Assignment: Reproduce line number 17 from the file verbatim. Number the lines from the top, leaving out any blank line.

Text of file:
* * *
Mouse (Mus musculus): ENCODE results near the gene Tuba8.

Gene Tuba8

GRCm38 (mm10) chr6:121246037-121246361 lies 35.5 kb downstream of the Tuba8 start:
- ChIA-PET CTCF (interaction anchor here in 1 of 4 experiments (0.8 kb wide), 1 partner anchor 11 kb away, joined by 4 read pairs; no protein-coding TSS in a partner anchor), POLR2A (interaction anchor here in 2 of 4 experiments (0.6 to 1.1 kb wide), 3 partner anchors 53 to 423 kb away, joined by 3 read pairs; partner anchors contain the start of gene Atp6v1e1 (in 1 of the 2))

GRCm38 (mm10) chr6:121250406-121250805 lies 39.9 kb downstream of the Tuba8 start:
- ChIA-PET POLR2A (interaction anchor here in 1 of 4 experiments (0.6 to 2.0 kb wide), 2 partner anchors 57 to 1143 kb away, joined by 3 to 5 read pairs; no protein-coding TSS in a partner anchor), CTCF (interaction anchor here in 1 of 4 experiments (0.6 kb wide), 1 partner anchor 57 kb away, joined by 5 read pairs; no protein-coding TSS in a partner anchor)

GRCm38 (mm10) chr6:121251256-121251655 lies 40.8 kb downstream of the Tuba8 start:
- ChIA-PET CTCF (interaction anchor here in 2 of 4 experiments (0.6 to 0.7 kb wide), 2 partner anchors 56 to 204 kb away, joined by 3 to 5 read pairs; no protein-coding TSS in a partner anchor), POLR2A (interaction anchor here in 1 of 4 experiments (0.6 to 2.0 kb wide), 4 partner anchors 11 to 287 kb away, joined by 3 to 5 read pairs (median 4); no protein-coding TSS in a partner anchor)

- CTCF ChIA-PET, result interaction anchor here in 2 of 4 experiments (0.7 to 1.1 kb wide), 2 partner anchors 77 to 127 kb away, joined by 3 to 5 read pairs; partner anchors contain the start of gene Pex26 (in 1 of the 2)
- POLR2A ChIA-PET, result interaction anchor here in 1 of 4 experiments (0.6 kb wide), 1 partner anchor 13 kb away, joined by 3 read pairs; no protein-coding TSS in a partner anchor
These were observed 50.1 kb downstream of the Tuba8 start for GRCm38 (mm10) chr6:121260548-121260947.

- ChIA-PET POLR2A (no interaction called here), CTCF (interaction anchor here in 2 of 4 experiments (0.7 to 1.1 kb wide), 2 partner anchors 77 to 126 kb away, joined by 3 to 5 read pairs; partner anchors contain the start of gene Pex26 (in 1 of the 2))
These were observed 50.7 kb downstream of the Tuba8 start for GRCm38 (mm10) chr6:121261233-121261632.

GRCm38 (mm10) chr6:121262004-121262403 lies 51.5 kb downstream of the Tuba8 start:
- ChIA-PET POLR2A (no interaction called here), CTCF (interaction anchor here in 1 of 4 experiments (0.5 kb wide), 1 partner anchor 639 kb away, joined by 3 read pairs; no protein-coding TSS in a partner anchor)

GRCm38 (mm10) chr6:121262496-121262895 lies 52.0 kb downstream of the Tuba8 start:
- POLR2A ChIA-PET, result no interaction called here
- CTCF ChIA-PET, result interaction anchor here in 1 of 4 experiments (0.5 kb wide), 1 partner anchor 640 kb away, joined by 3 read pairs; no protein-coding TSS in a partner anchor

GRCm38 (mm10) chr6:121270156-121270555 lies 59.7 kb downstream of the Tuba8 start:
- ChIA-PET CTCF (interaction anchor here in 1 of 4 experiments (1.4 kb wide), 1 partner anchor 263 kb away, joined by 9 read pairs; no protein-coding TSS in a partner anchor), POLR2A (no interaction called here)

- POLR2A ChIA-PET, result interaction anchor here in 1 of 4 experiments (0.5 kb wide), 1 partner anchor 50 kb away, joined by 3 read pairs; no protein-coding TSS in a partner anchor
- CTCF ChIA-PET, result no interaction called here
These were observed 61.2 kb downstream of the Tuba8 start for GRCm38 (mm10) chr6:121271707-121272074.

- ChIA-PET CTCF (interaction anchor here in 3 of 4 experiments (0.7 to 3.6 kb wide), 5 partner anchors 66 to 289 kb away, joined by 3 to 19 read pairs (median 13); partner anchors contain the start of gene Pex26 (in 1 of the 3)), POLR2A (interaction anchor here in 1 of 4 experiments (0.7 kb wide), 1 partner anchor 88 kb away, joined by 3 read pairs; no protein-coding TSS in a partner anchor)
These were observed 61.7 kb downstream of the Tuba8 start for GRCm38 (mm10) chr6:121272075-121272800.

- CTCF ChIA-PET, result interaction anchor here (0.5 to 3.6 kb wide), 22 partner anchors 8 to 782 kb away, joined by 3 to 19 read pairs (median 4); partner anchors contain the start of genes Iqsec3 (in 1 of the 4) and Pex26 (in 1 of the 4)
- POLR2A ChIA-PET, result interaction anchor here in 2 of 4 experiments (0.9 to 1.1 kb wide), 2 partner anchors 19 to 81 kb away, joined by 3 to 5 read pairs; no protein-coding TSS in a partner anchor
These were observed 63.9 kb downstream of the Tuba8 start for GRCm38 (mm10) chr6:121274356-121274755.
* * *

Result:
- POLR2A ChIA-PET, result no interaction called here